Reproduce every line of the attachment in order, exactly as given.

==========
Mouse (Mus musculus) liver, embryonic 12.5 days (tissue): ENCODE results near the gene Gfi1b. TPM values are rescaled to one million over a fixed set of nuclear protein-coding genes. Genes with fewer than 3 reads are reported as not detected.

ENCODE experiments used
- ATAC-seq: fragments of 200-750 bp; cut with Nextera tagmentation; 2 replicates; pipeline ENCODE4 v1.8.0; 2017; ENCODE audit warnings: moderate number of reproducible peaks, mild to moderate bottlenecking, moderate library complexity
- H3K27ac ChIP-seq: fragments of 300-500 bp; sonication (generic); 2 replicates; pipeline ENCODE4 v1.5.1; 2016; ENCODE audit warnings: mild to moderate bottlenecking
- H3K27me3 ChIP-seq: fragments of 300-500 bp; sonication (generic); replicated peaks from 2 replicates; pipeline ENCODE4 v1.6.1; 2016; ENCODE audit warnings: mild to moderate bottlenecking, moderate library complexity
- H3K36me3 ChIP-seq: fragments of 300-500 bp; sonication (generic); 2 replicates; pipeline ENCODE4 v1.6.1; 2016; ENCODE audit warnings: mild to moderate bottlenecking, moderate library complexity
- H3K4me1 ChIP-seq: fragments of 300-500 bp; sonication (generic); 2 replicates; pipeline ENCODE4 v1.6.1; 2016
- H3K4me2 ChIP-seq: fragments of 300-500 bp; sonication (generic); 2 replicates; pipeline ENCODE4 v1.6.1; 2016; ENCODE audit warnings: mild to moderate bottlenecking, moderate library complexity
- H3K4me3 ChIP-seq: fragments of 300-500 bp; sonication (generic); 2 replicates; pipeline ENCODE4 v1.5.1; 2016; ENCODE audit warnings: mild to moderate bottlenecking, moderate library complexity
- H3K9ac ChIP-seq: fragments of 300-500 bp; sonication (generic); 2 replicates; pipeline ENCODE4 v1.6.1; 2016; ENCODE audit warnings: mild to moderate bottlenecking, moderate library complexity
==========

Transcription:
Mouse (Mus musculus) liver, embryonic 12.5 days (tissue): ENCODE results near the gene Gfi1b. TPM values are rescaled to one million over a fixed set of nuclear protein-coding genes. Genes with fewer than 3 reads are reported as not detected.

ENCODE experiments used
- ATAC-seq: fragments of 200-750 bp; cut with Nextera tagmentation; 2 replicates; pipeline ENCODE4 v1.8.0; 2017; ENCODE audit warnings: moderate number of reproducible peaks, mild to moderate bottlenecking, moderate library complexity
- H3K27ac ChIP-seq: fragments of 300-500 bp; sonication (generic); 2 replicates; pipeline ENCODE4 v1.5.1; 2016; ENCODE audit warnings: mild to moderate bottlenecking
- H3K27me3 ChIP-seq: fragments of 300-500 bp; sonication (generic); replicated peaks from 2 replicates; pipeline ENCODE4 v1.6.1; 2016; ENCODE audit warnings: mild to moderate bottlenecking, moderate library complexity
- H3K36me3 ChIP-seq: fragments of 300-500 bp; sonication (generic); 2 replicates; pipeline ENCODE4 v1.6.1; 2016; ENCODE audit warnings: mild to moderate bottlenecking, moderate library complexity
- H3K4me1 ChIP-seq: fragments of 300-500 bp; sonication (generic); 2 replicates; pipeline ENCODE4 v1.6.1; 2016
- H3K4me2 ChIP-seq: fragments of 300-500 bp; sonication (generic); 2 replicates; pipeline ENCODE4 v1.6.1; 2016; ENCODE audit warnings: mild to moderate bottlenecking, moderate library complexity
- H3K4me3 ChIP-seq: fragments of 300-500 bp; sonication (generic); 2 replicates; pipeline ENCODE4 v1.5.1; 2016; ENCODE audit warnings: mild to moderate bottlenecking, moderate library complexity
- H3K9ac ChIP-seq: fragments of 300-500 bp; sonication (generic); 2 replicates; pipeline ENCODE4 v1.6.1; 2016; ENCODE audit warnings: mild to moderate bottlenecking, moderate library complexity